• Explain the relationship between stigma and treatment participation, and the effects gun laws can have

Date: August 2nd, 2022

Presenter:
Merrill Rotter, MD
Senior Forensic Advisor to the Commissioner, NYS OMH
Associate Clinical Professor of Psychiatry, AECOM


In this month’s Log-in2Learn, Dr. Merrill Rotter explores the connection between gun violence, gun laws, and mental health. He explains the relationship between mental health and guns, and how the stigma around mental health impacts gun legislation. He starts by reviewing a timeline of prominent gun legislation and instances of gun violence in the United States. Dr. Rotter then explains the efficacy of gun legislation as it relates to gun violence and mental illness. He concludes by discussing the impact of recent events regarding the gun debate in the United States.

Participants will be able to:

  1. Describe the development of gun laws as they relate to individuals with mental illness
  2. Recognize the relationship between mental illness and violence
  3. Explain the relationship between stigma and treatment participation, and the effects gun laws can have
New Resources and Creative Strategies for Recruiting Candidates for Health Departments

Course Objective

  • Describe the industry/sector and occupational competition for key roles in public health
  • Identify at least three strategies and tactics your agency can use to attract new hires
  • Assess feasibility of recruitment strategies for your own agency/organization

Date: June 7th 2022

Presenters: 
Heather Krasna, PhD, EdM, MS
Assistant Dean and Director, Career Services, Columbia University Mailman School of Public Health

Laura J. Trolio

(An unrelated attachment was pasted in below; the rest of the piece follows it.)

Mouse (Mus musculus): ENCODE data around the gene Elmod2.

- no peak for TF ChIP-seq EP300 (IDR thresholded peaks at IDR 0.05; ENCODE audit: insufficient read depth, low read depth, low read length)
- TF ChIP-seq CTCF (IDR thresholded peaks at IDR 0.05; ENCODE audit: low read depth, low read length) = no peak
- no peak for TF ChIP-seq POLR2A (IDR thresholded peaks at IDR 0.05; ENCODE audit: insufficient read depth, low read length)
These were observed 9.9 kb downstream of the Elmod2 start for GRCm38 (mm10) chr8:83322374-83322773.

Director, New York State Public Health Corps Fellowship Program, Office of Public Health Practice

Jody Ordioni
Chief Brand Officer, Brandemix


In this month’s Log-in2Learn, Dr. Heather Krasna, Laura Trolio, and Jody Ordioni present new evidence-based resources and strategies to overcome current challenges in public health recruitment. They explain how understanding candidate motivation, creating or leveraging appealing recruitment marketing materials, leveraging the public service motivation of candidates, and highlighting the mission-driven work of public health agencies can help agencies attract the best candidates and compete with other employers. They review strategies such as branding, making a Unique Sales Proposition, and the new forthcoming public health recruitment website for standardized job posting. They also present new funding streams and the NYS Public Health Corps Fellowship Program, with its Public Health Essentials Certificate and mentoring opportunities. There is a focus, throughout, on diversity, equity and inclusion in recruitment, and they finish by answering questions from attendees.

Participants will be able to:

  1. Describe the industry/sector and occupational competition for key roles in public health
  2. Identify at least three strategies and tactics your agency can use to attract new hires
  3. Assess feasibility of recruitment strategies for your own agency/organization
Commercial Determinants of Health : A New Framework for Improving Population Health and Reducing Health Inequities

Course Objective

  • Define commercial determinants  of health and explain the historical origins of this concept
  • Identify the  potential and limitations of the commercial determinants of health framework for development of more effective strategies to improve population health and reduce health inequities
  • Discuss key current needs for research, education  and practice on commercial determinants of health

Date: May 3rd, 2022

Presenter:
Nicholas Freudenberg, DrPH
Distinguished Professor of Public Health
CUNY Graduate School of Public Health and Health Policy
Senior Faculty Fellow, CUNY Urban Food Policy Institute